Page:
A new customer call and says he wants me to bid a basement remodel. I make an appointment and arrived 15 minutes early. The customer isn't home yet but I hear people in the basement doing work. I find an outside door leading to the basement and walk in to find a plumber I worked with on a project a few months ago. He said he gave the guy my name and he wants me to add 10% to my bid for his referral fee. I more or less ignore him and start looking at the plans to get an idea of the scope of my work. The customer shows up and we go outside to look at some work to be done there. We start talking about money and I tell him I have to add 10% to my bid for the plumber's referral fee. He gets pissed and starts boohooing about how the remodel is over budget (This is an $800,000 house folks). I tell him I will get back to him and split. The plumbercalls me a couple hours later and he's pissed because the owner is torqued about his referral fee. Was I wrong in telling the customer about the referral fee?
No, I don't think so, That plumber is wrong for requesting 10% of your sales. He should know better than that. Do you charge him 10% of his sales when you refer him? That's bull crap.
I refer people all the time, I don't expect them to pay me a referral fee. How rediculous. I do it simply for the fact that I hope they will pass the favor on to me and let the chain continue.
That plumber got greedy and now he will have to learn the hard way about how to conduct an honest business. Thanks to you. You did the right thing. Lets just hope the plumber learned something now that the owner is upset.
This looks like it has the potential to be a no-win situation between you and the plumber.
1) You go to the plumber and tell him that you appreciate the referral but you should be informed in advance of your arrival that he expects a fee. Perhaps you can negotiate "the first one's a freebie and others after that are on a fee-basis" - - IF you want to establish a referral-for-fee element in your business. (How badly do you need his referrals or the additional business?)
2) You can tell the plumber to not refer you anymore if he expects a fee and that you're not going to pay this fee either. You have to know he'll badmouth you as a result though.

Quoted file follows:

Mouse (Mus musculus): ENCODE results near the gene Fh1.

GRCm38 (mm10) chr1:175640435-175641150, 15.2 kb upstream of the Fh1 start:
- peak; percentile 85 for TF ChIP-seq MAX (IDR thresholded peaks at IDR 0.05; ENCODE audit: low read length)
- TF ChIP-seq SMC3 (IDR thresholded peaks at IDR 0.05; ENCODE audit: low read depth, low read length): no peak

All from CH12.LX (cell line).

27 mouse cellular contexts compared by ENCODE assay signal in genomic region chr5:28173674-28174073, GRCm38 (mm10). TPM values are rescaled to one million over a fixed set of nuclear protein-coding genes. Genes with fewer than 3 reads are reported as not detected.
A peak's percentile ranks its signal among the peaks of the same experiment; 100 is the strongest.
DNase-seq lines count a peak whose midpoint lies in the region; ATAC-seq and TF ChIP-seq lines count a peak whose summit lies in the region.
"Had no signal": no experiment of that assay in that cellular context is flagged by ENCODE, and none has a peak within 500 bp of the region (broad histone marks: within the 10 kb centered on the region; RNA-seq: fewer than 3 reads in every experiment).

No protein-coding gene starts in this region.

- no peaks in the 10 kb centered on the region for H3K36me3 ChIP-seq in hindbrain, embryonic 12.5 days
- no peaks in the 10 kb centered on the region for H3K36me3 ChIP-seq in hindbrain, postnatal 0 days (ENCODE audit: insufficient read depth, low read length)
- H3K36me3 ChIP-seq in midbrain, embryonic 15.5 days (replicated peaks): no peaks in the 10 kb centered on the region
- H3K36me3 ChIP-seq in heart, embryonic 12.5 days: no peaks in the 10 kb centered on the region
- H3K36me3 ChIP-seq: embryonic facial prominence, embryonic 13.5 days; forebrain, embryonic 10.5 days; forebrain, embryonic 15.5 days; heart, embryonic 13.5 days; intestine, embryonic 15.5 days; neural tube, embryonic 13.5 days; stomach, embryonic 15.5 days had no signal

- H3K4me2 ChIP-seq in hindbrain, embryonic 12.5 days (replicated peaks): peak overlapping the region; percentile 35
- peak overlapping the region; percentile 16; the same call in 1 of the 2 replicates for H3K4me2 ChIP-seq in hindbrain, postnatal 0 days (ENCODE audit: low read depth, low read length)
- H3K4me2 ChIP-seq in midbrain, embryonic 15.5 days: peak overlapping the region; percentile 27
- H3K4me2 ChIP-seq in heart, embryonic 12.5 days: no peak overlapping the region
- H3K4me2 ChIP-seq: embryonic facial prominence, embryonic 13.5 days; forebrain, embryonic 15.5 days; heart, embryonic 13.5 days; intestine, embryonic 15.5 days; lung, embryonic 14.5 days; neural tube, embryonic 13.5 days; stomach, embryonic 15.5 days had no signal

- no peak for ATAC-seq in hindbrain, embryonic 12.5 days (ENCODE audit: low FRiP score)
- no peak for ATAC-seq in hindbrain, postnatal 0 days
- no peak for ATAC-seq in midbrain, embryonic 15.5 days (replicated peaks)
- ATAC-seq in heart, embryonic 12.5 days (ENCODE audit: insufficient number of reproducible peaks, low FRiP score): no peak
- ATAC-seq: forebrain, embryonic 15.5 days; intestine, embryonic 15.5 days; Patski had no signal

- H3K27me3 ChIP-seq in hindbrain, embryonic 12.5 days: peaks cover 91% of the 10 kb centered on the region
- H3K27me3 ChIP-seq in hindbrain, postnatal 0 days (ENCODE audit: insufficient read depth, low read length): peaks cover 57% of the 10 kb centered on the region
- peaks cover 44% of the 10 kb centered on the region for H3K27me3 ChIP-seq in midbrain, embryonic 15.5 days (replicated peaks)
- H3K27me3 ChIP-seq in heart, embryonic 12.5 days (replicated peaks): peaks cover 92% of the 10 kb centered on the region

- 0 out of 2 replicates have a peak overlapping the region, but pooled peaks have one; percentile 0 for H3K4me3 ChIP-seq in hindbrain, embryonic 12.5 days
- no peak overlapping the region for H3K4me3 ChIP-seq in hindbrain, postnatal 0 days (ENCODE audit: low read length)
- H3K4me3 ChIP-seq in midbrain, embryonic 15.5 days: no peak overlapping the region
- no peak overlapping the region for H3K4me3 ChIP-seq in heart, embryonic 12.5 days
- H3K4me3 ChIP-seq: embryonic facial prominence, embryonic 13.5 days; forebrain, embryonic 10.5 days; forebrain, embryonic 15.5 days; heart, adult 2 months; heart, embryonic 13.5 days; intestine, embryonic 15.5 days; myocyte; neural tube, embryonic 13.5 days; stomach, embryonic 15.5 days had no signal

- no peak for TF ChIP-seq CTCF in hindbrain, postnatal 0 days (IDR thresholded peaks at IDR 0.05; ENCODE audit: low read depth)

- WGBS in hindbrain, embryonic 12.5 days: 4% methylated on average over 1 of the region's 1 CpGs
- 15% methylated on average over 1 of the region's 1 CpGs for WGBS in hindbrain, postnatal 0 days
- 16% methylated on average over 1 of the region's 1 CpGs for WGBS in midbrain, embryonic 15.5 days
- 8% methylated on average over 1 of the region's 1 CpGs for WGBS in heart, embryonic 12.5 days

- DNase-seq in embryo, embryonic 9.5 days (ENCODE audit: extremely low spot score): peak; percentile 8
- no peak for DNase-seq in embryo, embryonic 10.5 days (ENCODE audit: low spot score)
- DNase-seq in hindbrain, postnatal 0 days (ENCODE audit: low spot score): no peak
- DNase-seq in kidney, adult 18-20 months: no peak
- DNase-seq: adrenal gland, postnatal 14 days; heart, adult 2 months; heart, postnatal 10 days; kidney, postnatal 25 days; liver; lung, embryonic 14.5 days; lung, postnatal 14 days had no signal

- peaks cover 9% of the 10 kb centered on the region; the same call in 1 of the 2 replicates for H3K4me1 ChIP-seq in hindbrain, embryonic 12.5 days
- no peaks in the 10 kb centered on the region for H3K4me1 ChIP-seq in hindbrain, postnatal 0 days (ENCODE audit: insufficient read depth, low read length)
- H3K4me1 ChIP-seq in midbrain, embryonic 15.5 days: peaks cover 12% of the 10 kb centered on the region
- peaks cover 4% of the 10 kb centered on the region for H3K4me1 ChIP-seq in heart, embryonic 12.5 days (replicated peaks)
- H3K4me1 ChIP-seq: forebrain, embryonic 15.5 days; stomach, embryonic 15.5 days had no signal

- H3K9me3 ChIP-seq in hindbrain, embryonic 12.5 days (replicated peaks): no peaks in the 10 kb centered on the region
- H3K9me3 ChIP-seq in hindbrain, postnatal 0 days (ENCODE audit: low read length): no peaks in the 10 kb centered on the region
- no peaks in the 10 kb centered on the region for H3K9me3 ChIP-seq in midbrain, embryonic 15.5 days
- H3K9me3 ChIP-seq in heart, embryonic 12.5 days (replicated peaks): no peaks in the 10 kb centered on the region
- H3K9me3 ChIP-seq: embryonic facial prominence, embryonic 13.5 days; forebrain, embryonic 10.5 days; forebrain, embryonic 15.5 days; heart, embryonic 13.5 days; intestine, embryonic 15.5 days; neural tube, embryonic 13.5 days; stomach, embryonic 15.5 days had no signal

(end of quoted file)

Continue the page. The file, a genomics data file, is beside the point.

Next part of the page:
3) You can (laughingly) tell the plumber that THIS TIME you'll render to him his so-called-referral-fee (which, by the way, if not agreed upon by you prior to him making the referral, is extortion basically) THIS TIME and mention something about a "highway robbery" and "never again". Then you must decide between option a or b below: a) Pay it yourself and don't cause the customer any more $ grief AND mention to the customer that you're above board and integrity-based in your business dealings and as such, you'd appreciate if they would make mention of your name to their friends, co-workers, neighbors, and acquaintances if the opportunity arises. b) Pass the cost along to your customer knowing that he'll be aware that your price included the referral fee. This will also put you in the same light (reputation-wise) as the plumber since it appears for all intents & purposes that the two of you are sort of connected or even a team. If there's ever a problem with the plumbing or any ill will over the cost of the two elements of the project, you and the plumber both will bear the burden of blame. You probably won't get referrals via this customer either.
Another way to look at it, We got a call from our plumber "The customer I am working for needs an outlet for his dryer, can you take care of this" We went to the job, and as soon as we got there, he called us aside and said, "Please bill me for the job, I am the general contractor for the work here. Ok we did the job and billed him. A year later that customer called and said could you please come and give us an estimate on some recess lighting, we liked your response when you worked with the plumber and we thought your prices were reasonable. We found out the plumber marked up the job 100% and they thought this was a fair mark-up. We work for other General contractors that also mark-up jobs from subs. Good idea not to talk to customers about any dealings with subs or prime contractors, however this guy should have let you know in advance.